During the 2007-08 year, the University of Wisconsin Law School Moot Court Board continued its tradition of excellence, achieving many successes at interschool competitions across the country this year. Second-year law students Ben Prinsen and Adam Witkov placed second out of thirty-two teams at the Mardi Gras Invitational Sport Law Competition, hosted by Tulane University Law School. Their problem asked whether a fantasy sports league's use of player statistics violated the privacy rights of professional athletes. Prinsen and Witkov argued in the Fifth Circuit Court of Appeals during the final rounds. Neil Layton 3L coached the team. Second-year law students Lauren Jankowski and Luke Kohtala placed third in the Midwest regional of the Saul Lefkowitz Moot Court Competition, organized by the International Trademark Association. Their problem concerned trademark and unfair competition law. Brett Belden 3L coached the team. At the William E. McGee National Civil Rights Moot Court Competition, hosted by the University of Minnesota Law School, Rachel Graham 3L and Jeff Barrett 2L placed among the top four of forty teams. Their problem concerned the use of race as a factor in voir dire and preemptive juror strikes. Mia Haessly 3L coached the team. Lillian Cheesman 3L and Vic Yanz 2L placed among the top four of eleven teams at the National Telecommunications Competition, hosted by Catholic University's Columbus School of Law. Their problem discussed whether a text-messaging service is a telecommunications service or an information service. Jon Beidelschies 3L coached the team. Second-year law students Brandon Flugaur and Abdul Mitha placed seventh overall out of forty-two teams at the National Criminal Procedure Tournament, hosted by the University of San Diego School of Law. Their problem concerned the rights of an inmate to exclude evidence gathered after a prison riot. Michael Rhoades 3L coached the team. At the Region VII rounds of the National Moot Court Competition, hosted by Marquette University Law School, second-year law students Rufino Gaytan and Ellen Qualey advanced to the quarterfinal rounds. Their problem concerned whether a state gun-control law was preempted by federal regulations. Robert Ellis 3L coached the team. Finally, second-year law students Cathleen Dettman and James Block won Third Place Best Brief at the Chicago Bar Association Moot Court Competition. Their problem concerned the constitutional rights of a school teacher subject to a municipal regulation that required all city employees to reside within city limits. Dettman and Block also advanced to the second round of oral arguments at the competition. Elizabeth Kisthardt 3L coached the team.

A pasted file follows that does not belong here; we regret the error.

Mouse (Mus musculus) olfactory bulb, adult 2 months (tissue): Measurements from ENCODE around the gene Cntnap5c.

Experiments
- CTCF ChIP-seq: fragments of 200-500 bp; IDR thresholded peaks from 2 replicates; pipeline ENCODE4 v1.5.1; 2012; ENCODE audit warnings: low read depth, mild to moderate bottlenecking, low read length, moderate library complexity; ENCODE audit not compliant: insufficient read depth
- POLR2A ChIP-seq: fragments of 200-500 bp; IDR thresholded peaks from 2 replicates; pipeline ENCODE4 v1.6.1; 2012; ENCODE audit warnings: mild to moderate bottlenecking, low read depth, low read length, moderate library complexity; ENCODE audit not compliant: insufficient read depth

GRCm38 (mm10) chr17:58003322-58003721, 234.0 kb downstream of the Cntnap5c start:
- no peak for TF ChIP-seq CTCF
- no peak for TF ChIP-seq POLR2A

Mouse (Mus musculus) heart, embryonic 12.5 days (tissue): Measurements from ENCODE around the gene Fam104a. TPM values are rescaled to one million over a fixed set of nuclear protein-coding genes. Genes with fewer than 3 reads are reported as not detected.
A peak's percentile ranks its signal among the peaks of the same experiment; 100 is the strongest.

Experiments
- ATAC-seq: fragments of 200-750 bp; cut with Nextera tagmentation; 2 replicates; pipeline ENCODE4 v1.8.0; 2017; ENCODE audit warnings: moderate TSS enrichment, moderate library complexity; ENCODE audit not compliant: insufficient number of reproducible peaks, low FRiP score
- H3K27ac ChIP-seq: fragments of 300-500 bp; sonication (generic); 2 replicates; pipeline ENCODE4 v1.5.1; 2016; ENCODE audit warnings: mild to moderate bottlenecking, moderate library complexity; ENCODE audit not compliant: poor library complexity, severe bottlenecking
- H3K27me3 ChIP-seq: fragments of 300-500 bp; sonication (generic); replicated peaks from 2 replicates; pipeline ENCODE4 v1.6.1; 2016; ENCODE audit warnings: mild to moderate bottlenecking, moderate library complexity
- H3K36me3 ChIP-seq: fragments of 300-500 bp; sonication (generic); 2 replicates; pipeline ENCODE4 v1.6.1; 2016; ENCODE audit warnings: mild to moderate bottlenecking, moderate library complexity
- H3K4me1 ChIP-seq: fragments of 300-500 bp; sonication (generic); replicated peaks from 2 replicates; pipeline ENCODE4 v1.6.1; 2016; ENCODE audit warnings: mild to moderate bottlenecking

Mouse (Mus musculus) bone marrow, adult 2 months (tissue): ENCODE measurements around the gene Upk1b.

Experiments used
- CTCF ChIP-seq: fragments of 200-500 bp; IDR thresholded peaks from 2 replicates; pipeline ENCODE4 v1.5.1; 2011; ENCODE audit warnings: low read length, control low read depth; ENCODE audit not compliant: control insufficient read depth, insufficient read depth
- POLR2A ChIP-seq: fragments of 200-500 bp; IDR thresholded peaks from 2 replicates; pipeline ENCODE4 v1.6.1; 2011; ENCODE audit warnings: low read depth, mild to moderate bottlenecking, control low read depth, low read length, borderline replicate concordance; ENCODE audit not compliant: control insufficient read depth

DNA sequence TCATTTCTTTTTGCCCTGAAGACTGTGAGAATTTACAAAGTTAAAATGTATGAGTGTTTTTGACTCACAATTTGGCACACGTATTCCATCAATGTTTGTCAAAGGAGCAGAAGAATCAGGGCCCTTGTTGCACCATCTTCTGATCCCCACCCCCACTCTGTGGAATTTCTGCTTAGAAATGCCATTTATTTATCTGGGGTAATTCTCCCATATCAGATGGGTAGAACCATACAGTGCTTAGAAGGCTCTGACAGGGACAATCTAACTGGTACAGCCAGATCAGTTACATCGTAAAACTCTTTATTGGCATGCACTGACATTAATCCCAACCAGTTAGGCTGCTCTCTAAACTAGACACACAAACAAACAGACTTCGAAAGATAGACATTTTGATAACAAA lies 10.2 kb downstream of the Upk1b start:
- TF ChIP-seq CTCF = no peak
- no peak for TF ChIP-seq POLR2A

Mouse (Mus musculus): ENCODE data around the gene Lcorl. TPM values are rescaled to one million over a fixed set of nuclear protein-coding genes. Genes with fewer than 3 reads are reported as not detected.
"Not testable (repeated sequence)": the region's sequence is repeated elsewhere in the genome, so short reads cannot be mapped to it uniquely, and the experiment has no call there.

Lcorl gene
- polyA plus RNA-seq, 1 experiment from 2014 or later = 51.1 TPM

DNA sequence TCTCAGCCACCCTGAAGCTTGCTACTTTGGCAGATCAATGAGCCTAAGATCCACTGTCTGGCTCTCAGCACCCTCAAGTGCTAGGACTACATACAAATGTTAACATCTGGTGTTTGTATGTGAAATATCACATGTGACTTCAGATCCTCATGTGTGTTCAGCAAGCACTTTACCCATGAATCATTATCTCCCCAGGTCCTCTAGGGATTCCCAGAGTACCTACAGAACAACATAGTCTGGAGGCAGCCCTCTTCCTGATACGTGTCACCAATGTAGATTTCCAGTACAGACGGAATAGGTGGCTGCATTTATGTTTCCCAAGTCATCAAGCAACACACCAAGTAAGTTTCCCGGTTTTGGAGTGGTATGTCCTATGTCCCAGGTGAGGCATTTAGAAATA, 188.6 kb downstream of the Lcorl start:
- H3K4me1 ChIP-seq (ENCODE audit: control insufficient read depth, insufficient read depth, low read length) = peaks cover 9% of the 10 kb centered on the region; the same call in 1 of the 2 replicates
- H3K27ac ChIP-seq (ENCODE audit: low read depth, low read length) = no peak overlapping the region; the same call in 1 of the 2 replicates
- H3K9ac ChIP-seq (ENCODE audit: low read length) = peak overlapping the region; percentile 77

Submitted by UW Law School Newsletter Admin on April 17, 2008
This article appears in the categories: Student Organizations